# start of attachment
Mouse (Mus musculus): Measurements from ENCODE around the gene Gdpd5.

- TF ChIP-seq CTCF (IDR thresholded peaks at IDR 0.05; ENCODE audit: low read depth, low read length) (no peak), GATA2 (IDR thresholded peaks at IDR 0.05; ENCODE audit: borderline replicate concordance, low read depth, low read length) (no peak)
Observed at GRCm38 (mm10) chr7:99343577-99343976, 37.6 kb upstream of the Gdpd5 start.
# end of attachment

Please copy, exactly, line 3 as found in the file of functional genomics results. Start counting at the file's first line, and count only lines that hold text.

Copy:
Observed at GRCm38 (mm10) chr7:99343577-99343976, 37.6 kb upstream of the Gdpd5 start.